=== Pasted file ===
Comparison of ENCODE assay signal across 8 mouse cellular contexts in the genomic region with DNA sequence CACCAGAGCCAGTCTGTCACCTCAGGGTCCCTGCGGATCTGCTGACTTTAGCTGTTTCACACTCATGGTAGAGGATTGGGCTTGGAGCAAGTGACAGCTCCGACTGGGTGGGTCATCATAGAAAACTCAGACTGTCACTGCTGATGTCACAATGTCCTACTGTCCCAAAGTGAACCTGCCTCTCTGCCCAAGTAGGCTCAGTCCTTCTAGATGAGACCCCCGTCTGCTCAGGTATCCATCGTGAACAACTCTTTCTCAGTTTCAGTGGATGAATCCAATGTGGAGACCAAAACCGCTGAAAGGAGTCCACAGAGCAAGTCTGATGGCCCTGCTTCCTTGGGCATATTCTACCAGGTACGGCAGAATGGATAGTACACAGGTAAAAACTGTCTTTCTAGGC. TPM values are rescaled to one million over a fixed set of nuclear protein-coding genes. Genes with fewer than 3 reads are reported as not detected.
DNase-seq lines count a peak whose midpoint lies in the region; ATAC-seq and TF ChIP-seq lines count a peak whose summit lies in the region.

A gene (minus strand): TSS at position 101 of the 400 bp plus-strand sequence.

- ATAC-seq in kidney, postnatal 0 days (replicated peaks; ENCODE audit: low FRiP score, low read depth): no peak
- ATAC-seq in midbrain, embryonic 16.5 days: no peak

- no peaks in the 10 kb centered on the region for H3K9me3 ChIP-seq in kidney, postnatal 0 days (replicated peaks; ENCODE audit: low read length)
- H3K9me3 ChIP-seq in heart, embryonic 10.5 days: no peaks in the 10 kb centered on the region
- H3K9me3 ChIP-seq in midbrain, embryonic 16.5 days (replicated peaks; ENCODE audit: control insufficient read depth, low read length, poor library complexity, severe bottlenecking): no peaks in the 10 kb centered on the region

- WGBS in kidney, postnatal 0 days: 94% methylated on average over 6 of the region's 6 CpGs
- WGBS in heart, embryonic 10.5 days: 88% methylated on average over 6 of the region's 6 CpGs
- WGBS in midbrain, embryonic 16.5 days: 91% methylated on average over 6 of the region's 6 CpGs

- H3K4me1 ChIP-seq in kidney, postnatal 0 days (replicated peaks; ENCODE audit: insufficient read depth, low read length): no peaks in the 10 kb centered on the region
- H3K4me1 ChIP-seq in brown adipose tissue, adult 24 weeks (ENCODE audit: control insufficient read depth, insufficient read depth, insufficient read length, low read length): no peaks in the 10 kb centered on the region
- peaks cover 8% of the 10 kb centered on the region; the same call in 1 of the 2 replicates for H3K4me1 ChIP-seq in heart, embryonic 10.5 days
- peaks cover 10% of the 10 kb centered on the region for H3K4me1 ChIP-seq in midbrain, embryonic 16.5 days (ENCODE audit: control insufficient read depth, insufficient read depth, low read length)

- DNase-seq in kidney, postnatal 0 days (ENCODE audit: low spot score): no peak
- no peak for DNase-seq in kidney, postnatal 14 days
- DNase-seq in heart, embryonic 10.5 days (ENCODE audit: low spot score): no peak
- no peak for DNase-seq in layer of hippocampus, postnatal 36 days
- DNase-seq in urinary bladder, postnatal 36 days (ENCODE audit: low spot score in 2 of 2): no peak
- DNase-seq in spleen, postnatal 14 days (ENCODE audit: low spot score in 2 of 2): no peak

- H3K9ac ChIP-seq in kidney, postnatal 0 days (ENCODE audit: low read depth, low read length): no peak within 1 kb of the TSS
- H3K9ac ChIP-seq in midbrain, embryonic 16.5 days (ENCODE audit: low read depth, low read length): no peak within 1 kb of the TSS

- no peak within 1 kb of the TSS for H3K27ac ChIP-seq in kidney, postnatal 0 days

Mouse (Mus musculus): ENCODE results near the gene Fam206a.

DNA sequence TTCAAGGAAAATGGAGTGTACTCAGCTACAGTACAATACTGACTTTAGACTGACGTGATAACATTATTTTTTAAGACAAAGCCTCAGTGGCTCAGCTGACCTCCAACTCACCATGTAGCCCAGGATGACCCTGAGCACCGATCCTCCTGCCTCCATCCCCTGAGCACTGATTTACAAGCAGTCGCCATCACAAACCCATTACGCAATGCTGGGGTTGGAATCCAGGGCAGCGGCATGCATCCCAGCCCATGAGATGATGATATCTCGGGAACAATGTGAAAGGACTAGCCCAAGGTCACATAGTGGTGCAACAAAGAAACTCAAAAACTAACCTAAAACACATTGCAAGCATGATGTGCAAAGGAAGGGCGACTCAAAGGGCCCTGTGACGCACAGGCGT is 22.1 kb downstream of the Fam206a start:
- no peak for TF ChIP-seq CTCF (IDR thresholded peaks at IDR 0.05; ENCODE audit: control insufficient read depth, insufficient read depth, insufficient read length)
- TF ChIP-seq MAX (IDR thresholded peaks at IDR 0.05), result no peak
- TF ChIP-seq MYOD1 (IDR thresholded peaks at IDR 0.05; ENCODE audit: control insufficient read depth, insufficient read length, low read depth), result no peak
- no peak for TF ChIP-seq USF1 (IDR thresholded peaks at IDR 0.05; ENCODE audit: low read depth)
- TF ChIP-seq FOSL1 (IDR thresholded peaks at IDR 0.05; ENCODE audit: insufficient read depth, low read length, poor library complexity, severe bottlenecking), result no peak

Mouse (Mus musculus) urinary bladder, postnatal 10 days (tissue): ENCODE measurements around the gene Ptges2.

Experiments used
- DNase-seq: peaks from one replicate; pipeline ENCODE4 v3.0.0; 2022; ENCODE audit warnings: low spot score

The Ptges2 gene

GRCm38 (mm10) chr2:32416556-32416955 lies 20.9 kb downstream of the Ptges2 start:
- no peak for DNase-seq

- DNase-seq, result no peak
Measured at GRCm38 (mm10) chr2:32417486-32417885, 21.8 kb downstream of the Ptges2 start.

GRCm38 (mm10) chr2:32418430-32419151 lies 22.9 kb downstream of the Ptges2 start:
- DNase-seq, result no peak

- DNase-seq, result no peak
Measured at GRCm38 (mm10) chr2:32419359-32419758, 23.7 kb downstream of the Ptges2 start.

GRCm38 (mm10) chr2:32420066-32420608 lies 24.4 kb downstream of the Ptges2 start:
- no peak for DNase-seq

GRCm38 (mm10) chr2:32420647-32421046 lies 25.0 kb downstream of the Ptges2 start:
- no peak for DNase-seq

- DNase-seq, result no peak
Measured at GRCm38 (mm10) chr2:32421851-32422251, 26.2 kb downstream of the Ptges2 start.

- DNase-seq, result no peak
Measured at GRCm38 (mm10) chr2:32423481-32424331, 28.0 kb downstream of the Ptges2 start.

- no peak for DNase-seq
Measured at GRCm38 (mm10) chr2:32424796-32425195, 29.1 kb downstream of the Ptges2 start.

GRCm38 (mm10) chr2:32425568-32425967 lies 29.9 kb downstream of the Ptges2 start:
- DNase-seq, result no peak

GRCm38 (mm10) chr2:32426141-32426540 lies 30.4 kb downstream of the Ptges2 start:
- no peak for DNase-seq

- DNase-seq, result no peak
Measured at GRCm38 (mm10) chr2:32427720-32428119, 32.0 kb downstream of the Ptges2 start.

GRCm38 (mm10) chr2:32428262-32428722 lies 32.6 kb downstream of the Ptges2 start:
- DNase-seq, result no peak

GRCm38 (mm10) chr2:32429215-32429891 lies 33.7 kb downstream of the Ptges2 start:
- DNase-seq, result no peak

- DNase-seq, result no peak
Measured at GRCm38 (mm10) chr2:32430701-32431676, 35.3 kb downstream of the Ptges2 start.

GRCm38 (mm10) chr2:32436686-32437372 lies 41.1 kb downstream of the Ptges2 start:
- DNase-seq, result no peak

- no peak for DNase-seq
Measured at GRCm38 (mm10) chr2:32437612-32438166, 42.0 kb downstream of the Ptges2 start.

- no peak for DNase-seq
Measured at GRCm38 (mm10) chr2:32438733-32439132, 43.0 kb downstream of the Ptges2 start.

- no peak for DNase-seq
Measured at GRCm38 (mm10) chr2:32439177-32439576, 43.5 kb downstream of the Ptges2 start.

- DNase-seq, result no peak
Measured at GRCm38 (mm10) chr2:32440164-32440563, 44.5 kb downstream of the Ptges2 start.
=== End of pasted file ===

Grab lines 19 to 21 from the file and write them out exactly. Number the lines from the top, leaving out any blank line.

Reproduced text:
- no peak for DNase-seq in layer of hippocampus, postnatal 36 days
- DNase-seq in urinary bladder, postnatal 36 days (ENCODE audit: low spot score in 2 of 2): no peak
- DNase-seq in spleen, postnatal 14 days (ENCODE audit: low spot score in 2 of 2): no peak